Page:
By treating Orthodox Jews as the enemy, Governor Cuomo made himself one.
On Tuesday morning, New York Gov. Andrew Cuomo met with a group of Orthodox Jewish rabbis and community leaders. The meeting was intended to be, as Cuomo put it, a “good conversation” about the reasons he was placing restrictions on several New York City neighborhoods experiencing an uptick in positive cases of COVID-19. The governor had earlier announced he would be closing all schools in designated ZIP codes — heavily Haredi ZIP codes, as Cuomo took pains to note, pointedly and repeatedly. And community leaders welcomed the announcement of the conversation as a chance to explain to him why this was the wrong approach to lowering the spike in their neighborhoods.
There was no conversation. There was instead a “soliloquy,” as one participant put it. For the duration of their time with him, the governor spoke at a number of Orthodox and Haredi community leaders, and answered several softball questions. The very real concerns that were the reason these leaders showed up in the first place were not given time or space to be aired, much less discussed.
What these leaders could have explained to Governor Cuomo had he given them a chance is that in Orthodox communities, schools are not a luxury; they are “essential services.” They could have explained that subjecting areas with higher infection rates to draconian measures will only cause people in those areas to seek what they need in other areas. They could have explained that the uptick is roughly on par with statewide rates in Maryland and other places not generally viewed as viral hot zones.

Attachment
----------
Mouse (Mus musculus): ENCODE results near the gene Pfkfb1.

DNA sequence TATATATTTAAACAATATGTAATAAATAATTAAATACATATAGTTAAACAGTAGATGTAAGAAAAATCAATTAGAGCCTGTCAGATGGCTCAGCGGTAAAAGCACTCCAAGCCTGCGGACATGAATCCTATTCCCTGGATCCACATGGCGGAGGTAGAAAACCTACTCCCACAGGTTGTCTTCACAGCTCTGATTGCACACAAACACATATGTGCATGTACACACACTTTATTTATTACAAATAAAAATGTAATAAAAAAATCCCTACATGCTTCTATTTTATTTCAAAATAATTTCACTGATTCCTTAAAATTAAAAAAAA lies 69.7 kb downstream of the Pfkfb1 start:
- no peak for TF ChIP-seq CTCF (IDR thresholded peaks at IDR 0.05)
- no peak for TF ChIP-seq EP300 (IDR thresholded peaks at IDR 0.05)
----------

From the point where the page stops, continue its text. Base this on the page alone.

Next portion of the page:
Instead of listening to these concerns, Cuomo forced them to listen to him. And then, mere hours after this decidedly one-sided “meeting,” the governor announced without warning or explanation an astonishing edit: Prayer services in the designated areas would be limited to ten people per synagogue, church or mosque. He would also be increasing fines for sponsors of mass gatherings to $15,000, and closing schools and restaurants.
There is no denying that some in the community have grown lax regarding health precautions in Borough Park and nearby neighborhoods. The Haredi community had been hit hard by the virus in the spring, but as the curve flattened and infection rates plummeted, many were under the mistaken belief that the community had achieved herd immunity. Inconsistent masking and social distancing likely contributed to the heightened infection rate in the area.
Still, the vast majority of infections are causing only mild symptoms, if any at all. And the hospitalization rate is extremely low. Perhaps more importantly, the community immediately began ramping up its adherence to guidelines and regulations when the uptick was revealed.
In partnership with the Borough Park JCC, Agudath Israel of America (for which I work) held a mass face-mask distribution in southern Brooklyn, and distributed 400,000 masks. You read that right: 400,000 masks. And increased masking and distancing has clearly been more evident on the streets of the affected neighborhoods.